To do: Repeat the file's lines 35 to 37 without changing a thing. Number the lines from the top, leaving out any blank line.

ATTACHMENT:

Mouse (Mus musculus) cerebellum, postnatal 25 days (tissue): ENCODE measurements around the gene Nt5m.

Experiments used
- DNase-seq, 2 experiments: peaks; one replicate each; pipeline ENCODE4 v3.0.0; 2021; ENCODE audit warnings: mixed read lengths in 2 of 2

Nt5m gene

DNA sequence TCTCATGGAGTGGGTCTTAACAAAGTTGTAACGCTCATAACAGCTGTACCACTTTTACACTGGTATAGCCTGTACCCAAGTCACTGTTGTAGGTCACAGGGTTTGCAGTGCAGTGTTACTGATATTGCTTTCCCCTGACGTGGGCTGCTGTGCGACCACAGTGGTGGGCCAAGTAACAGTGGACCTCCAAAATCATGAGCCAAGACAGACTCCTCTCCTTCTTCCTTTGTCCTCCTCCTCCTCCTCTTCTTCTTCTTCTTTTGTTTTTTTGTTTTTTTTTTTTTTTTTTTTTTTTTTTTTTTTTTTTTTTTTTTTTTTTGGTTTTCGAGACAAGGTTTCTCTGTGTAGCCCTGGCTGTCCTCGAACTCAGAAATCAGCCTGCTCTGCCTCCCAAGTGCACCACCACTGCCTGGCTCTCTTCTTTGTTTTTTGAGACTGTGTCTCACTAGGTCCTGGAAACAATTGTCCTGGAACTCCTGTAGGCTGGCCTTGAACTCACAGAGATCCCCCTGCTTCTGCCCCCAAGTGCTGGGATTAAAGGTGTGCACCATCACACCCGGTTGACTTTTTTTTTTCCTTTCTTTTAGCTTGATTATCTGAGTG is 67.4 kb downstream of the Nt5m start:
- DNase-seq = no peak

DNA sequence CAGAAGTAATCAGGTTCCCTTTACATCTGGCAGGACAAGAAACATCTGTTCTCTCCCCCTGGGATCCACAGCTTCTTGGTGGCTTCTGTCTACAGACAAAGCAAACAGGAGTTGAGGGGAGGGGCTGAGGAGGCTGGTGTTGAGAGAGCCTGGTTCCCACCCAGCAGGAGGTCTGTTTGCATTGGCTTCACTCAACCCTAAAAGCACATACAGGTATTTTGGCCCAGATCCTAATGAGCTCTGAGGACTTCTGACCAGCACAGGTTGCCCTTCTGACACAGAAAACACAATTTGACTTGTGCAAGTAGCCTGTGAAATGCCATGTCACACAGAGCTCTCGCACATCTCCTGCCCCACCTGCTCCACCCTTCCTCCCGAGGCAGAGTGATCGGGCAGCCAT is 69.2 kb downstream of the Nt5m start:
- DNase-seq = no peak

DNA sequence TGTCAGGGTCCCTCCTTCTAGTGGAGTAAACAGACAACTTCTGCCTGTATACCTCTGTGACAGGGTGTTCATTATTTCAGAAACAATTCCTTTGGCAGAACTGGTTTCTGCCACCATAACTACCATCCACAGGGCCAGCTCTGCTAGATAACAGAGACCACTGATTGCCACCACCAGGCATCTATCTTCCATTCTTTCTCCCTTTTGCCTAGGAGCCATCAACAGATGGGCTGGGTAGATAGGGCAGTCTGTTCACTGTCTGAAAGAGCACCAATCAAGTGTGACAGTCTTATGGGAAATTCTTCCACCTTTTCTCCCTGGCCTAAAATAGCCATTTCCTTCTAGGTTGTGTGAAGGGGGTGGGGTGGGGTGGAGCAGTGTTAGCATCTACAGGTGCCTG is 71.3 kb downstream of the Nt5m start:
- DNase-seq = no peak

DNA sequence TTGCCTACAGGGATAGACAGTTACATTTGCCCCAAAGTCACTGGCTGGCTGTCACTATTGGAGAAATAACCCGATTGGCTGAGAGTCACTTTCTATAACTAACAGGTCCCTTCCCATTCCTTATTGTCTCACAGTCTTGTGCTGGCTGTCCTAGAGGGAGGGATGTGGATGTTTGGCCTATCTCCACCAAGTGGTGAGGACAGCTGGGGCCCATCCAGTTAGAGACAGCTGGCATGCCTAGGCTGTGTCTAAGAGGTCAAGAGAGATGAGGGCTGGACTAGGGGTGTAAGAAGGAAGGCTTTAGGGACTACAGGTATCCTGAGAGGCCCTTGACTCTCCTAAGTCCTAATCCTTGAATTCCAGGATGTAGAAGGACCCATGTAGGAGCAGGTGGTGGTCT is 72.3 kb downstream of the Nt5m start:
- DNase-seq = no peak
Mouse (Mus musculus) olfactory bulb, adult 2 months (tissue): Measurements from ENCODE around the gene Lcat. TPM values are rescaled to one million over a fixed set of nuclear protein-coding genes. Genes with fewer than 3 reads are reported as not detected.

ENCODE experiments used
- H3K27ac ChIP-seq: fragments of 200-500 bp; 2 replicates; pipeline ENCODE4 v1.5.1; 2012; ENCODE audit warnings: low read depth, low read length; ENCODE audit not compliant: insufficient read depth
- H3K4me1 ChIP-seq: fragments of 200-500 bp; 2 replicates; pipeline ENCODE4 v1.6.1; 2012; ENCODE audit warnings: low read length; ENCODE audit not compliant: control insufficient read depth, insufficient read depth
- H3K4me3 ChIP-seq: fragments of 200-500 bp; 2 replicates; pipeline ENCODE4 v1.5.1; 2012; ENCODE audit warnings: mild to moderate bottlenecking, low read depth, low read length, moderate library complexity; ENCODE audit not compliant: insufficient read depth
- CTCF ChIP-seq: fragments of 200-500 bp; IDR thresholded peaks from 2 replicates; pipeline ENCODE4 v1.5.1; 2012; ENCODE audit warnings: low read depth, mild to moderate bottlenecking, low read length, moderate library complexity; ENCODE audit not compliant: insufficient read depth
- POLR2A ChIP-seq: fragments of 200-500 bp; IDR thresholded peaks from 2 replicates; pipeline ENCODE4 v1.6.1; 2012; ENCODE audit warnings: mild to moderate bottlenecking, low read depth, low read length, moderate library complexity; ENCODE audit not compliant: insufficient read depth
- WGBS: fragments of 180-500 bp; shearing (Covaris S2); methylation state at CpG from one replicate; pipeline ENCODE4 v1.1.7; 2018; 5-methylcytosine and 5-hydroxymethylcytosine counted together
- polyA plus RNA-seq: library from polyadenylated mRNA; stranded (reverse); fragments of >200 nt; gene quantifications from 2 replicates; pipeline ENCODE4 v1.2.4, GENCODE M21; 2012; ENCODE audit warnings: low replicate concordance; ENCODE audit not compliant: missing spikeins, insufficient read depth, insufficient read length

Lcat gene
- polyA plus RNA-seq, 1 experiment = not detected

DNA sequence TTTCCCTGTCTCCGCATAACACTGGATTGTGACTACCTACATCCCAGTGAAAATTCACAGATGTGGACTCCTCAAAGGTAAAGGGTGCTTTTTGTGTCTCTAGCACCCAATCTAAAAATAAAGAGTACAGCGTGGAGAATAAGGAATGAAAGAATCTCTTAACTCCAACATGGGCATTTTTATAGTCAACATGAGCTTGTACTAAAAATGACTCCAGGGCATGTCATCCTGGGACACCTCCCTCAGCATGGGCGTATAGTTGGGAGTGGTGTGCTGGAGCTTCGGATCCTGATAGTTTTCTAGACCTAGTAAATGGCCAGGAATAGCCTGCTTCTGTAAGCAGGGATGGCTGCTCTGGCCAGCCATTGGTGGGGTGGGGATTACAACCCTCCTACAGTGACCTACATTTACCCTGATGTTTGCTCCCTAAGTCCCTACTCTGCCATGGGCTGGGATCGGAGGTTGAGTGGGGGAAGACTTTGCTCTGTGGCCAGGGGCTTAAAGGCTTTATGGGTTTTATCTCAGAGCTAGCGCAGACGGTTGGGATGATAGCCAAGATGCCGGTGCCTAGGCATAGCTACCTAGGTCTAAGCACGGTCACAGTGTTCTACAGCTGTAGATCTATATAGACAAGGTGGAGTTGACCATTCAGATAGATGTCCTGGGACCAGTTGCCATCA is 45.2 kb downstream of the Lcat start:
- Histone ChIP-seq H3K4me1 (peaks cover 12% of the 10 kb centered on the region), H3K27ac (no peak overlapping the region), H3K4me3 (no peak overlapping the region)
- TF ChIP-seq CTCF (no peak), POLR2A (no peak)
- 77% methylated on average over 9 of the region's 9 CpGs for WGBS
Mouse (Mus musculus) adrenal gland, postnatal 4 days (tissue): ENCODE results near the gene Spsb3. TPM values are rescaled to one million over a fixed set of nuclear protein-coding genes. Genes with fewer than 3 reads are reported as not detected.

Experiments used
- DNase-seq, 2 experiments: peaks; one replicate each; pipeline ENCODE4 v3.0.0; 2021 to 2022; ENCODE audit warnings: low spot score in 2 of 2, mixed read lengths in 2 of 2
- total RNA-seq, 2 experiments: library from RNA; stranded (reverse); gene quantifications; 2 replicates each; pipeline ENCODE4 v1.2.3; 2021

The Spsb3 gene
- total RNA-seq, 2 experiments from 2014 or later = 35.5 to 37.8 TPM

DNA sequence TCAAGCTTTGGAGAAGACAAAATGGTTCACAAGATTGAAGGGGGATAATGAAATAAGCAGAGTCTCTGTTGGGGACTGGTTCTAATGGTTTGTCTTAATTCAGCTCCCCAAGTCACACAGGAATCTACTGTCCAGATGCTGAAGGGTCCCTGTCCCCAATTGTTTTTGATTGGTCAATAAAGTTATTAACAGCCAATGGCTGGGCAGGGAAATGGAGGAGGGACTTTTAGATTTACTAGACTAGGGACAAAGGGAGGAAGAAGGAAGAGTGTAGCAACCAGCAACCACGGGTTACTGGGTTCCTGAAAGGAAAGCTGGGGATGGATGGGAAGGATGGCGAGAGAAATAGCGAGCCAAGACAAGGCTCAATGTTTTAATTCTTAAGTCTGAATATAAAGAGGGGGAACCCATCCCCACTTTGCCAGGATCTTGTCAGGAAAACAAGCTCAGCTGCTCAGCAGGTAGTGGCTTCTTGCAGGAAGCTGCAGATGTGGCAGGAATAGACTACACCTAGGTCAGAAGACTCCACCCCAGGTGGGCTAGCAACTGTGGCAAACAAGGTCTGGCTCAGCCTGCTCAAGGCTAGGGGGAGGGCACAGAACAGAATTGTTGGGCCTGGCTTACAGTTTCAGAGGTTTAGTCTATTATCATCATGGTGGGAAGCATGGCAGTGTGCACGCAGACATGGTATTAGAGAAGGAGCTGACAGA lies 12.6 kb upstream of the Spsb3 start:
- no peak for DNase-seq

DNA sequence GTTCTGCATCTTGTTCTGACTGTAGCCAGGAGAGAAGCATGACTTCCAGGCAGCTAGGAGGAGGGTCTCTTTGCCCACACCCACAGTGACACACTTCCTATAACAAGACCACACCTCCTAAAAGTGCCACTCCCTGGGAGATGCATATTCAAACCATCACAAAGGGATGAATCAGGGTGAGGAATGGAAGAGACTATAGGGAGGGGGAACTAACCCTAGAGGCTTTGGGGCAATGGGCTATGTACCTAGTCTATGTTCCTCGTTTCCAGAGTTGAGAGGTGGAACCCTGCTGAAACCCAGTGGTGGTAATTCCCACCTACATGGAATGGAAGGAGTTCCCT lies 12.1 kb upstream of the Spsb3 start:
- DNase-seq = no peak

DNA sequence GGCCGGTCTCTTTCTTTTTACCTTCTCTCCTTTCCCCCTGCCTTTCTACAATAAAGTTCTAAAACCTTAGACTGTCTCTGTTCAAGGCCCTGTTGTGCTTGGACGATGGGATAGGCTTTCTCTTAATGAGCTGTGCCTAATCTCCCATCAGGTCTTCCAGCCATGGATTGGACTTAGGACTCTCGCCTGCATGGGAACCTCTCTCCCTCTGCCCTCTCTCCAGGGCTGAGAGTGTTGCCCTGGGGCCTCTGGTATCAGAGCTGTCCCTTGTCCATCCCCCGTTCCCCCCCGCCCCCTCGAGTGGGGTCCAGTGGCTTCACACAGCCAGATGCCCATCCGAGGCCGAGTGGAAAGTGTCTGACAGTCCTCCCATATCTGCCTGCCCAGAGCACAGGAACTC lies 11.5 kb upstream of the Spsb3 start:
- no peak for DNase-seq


- no peak for DNase-seq

DNA sequence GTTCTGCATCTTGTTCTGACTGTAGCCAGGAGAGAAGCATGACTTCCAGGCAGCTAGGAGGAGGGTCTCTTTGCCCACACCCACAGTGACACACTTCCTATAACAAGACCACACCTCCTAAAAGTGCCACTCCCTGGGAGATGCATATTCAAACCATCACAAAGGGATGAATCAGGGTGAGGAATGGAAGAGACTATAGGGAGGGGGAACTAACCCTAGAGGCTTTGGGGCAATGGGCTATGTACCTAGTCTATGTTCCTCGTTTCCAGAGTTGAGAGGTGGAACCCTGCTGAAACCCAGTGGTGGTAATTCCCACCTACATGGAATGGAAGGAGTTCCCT lies 12.1 kb upstream of the Spsb3 start:
- DNase-seq = no peak